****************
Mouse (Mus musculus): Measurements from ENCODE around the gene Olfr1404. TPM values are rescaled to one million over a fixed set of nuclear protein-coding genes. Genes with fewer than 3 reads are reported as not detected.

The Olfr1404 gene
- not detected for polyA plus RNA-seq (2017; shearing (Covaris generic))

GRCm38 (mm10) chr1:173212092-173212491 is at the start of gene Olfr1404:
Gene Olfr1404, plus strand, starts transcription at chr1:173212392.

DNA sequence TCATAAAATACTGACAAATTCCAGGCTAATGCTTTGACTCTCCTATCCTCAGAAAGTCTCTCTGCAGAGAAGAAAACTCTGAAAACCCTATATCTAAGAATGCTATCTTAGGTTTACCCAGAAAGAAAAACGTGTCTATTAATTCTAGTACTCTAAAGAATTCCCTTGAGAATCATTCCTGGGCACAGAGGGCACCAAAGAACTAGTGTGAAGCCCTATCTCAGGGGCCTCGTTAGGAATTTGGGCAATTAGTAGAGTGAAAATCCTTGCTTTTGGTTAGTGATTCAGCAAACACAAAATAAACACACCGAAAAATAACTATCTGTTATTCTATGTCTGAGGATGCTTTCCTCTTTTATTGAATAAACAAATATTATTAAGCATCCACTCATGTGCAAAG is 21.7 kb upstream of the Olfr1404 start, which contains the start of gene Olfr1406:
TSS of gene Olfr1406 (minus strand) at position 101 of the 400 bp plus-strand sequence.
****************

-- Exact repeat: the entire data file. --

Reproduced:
Mouse (Mus musculus): Measurements from ENCODE around the gene Olfr1404. TPM values are rescaled to one million over a fixed set of nuclear protein-coding genes. Genes with fewer than 3 reads are reported as not detected.

The Olfr1404 gene
- not detected for polyA plus RNA-seq (2017; shearing (Covaris generic))

GRCm38 (mm10) chr1:173212092-173212491 is at the start of gene Olfr1404:
Gene Olfr1404, plus strand, starts transcription at chr1:173212392.

DNA sequence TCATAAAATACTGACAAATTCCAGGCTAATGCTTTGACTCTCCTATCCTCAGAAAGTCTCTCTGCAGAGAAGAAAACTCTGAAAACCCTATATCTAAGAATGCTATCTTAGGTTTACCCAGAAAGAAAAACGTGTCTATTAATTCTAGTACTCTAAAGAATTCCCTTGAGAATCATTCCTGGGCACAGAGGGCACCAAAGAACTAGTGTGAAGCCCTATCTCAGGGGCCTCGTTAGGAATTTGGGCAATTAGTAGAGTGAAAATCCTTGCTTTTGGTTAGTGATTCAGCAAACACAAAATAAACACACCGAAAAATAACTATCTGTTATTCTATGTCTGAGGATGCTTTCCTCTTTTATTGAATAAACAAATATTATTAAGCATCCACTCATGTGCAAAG is 21.7 kb upstream of the Olfr1404 start, which contains the start of gene Olfr1406:
TSS of gene Olfr1406 (minus strand) at position 101 of the 400 bp plus-strand sequence.